Austria’s governing parties on Thursday voted down two bills brought by the opposition in parliament that would have granted citizenship to the children and grandchildren of the Nazis’ victims.
At present, only former Austrian citizens who were forced to leave before the end of the Second World War because of Nazi persecution or for supporting the democratic Republic of Austria can reclaim stolen citizenship.
But Chancellor Sebastian Kurz had told the JC in an exclusive interview last November that he wanted to amend this to “give all children and grandchildren of Holocaust victims the opportunity to become Austrian citizens if they want to.”
Yet parliamentarians from both Mr Kurz’s People’s Party and the far-right Freedom Party (FPÖ) voted in committee to defer bills brought by the Social Democratic Party and the liberal NEOS that would have facilitated the unprecedented change.
Both bills would have made it easier for second- and third-generation Holocaust survivors to get an Austrian passport by amending the citizenship law, removing existing residency requirements and the need to renounce one’s existing citizenship.
Before the vote, SPÖ leader Pamela Rendi-Wagner condemned the government for not bringing about these changes sooner, arguing an important opportunity was missed during the memorial year of 2018 — marking 80 years since the Anschluss and Kristallnacht — to “send an important signal.”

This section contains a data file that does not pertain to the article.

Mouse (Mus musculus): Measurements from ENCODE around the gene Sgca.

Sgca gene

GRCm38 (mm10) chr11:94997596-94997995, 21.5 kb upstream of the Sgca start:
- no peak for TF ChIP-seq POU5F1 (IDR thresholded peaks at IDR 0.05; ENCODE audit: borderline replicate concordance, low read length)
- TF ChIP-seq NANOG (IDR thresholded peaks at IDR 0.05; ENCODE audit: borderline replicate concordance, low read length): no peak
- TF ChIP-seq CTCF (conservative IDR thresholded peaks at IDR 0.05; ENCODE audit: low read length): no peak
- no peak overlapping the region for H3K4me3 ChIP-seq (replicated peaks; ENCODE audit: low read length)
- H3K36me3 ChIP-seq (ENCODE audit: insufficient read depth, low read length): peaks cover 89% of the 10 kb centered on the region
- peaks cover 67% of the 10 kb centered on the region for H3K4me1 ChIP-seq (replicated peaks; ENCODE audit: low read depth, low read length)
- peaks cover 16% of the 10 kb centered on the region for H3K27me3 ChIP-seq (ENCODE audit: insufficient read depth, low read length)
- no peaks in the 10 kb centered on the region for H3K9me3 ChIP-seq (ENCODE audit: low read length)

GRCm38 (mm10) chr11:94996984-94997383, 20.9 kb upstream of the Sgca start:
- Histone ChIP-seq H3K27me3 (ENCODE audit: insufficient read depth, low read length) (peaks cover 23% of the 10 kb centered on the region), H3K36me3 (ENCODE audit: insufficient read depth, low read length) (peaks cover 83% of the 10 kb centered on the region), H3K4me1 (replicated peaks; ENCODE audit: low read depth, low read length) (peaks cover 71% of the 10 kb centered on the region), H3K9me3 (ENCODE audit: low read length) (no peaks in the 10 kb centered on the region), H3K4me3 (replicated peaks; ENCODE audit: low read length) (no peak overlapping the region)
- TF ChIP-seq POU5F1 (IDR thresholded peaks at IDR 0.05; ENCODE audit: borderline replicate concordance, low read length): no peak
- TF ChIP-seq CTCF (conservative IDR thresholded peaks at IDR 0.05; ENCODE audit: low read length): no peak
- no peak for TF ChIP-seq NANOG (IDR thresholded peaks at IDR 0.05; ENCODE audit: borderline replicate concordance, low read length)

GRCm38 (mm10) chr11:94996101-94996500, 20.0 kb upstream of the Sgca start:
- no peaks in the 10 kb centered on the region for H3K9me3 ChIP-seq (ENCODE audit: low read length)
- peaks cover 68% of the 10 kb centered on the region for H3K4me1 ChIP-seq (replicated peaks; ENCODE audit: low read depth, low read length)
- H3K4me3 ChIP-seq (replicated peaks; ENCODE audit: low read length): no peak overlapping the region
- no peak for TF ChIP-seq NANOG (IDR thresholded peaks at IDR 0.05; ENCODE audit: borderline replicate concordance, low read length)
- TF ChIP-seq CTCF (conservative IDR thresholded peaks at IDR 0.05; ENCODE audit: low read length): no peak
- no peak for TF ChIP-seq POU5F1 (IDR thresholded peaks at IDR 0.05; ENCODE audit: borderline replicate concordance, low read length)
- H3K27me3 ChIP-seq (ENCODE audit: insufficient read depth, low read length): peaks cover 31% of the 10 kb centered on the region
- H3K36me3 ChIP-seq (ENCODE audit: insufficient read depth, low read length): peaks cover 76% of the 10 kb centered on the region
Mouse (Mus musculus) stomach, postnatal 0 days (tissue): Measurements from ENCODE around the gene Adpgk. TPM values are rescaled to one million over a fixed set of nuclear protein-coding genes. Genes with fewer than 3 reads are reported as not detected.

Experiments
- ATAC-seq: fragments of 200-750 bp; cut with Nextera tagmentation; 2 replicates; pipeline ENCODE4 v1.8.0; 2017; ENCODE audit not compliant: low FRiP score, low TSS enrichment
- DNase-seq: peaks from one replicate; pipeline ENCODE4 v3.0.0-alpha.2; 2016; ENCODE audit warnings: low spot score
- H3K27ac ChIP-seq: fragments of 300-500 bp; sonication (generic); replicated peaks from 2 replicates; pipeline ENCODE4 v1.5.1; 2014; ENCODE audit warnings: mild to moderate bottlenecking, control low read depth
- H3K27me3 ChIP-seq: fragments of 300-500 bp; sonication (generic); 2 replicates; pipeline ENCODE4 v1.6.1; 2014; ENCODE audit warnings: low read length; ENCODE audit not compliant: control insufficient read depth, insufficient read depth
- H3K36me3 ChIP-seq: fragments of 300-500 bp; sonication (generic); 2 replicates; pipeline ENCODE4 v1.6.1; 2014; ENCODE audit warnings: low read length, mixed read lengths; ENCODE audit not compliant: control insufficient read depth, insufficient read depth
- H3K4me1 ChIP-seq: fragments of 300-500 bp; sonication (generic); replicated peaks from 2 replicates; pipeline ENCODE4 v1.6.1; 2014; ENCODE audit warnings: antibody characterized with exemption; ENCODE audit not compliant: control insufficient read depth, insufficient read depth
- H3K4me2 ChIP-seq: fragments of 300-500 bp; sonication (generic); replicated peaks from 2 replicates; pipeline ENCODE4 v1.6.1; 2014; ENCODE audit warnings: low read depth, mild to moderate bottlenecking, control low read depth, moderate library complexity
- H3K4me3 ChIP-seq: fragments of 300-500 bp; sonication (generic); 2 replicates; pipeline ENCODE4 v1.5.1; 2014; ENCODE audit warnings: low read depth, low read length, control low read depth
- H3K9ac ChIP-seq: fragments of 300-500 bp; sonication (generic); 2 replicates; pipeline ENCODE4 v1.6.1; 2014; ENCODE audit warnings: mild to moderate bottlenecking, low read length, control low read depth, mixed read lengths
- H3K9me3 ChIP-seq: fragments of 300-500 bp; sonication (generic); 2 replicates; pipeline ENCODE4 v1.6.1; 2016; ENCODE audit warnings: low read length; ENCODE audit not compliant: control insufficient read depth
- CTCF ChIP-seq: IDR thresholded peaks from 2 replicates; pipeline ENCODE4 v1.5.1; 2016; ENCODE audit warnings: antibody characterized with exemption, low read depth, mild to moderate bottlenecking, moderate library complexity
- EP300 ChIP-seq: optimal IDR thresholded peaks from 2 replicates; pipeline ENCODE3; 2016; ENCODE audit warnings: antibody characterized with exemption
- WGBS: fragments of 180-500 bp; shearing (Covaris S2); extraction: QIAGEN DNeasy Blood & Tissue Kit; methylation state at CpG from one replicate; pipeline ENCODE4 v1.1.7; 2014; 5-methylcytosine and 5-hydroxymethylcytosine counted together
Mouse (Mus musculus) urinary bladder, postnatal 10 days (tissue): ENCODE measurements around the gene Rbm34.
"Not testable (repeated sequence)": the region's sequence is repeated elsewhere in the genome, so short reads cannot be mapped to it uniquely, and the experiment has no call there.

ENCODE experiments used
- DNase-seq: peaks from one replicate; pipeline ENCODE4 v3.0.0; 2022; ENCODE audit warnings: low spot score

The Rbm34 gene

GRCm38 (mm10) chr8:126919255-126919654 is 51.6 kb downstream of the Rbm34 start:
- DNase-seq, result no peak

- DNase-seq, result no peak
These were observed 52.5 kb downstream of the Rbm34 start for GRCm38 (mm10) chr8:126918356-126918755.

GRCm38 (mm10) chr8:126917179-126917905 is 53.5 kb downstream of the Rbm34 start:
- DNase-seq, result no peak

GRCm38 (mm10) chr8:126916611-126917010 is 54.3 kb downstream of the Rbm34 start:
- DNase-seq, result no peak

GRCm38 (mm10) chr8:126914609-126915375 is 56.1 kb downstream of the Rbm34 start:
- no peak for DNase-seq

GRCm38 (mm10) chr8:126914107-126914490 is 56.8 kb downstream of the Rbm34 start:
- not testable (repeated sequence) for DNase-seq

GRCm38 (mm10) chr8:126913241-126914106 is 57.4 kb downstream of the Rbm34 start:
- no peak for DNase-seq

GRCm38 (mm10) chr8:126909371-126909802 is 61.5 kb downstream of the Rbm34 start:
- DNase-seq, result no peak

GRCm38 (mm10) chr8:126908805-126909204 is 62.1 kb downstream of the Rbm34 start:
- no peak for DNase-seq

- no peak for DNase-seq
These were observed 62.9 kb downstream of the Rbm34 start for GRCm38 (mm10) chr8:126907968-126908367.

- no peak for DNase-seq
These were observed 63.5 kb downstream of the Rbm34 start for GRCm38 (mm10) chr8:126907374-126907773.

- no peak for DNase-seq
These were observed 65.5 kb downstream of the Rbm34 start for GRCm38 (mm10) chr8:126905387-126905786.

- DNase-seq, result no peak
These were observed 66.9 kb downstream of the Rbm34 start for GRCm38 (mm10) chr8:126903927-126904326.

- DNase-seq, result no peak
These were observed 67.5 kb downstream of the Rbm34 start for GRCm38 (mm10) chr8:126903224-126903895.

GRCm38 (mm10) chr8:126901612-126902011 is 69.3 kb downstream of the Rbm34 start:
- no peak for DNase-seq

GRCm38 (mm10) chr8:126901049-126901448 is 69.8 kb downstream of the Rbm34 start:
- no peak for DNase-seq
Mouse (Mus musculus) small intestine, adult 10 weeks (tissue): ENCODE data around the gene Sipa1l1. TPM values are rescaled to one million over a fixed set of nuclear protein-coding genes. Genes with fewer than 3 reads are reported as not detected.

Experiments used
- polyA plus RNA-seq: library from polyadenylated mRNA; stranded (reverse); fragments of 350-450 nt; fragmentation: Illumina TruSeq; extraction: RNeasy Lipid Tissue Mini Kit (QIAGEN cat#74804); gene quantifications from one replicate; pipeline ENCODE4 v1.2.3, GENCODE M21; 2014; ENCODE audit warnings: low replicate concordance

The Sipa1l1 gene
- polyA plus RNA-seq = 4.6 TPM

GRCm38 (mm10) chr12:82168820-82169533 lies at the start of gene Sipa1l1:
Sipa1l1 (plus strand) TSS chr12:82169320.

She called the committee vote a “litmus test” by which the government’s desire to “eliminate injustice” could be judged.
After the government deferred her bill, NEOS home affairs spokesperson Stephanie Krisper said it was “a slap in the face and show of disrespect towards the victims of National Socialism and their descendants.”
Extending to second- and third-generation Holocaust survivors the right to obtain Austrian passport nonetheless remains government policy.
Prompted by the opposition’s bills, FPÖ interior minister Herbert Kickl announced they would bring forward their own draft legislation on the matter by the end of 2019.
There seems to be another jewish game afoot where one European country after another is offering passports to any Jew who survived World War II anywhere in Europe with no strings attached. And if what is being proposed in Austria actually passes into law, then this passport offer will be extended even to a survivor’s descendants, forever it would seem. They claim that this is a symbolic act to rectify past wrongs, but it’s really a fulfillment of an age-old jewish dream — to be able to travel anywhere in the world with no restrictions, no questions.
And now that Austria has officially admitted to the Jews that the country was “complicit” with the Nazis to put Jews in gas chambers, Austria is essentially guaranteeing that it will be paying out “reparations” to Jews and their descendants in perpetuity. The old aristocracy of Europe were Christian kings and queens, whereas today’s aristocracy is comprised of 80 year old Jews who survived WWII. Jews are no free to travel internationally with virtual diplomatic immunity, and if they need to get out of a country quickly, Israel will welcome them with open arms.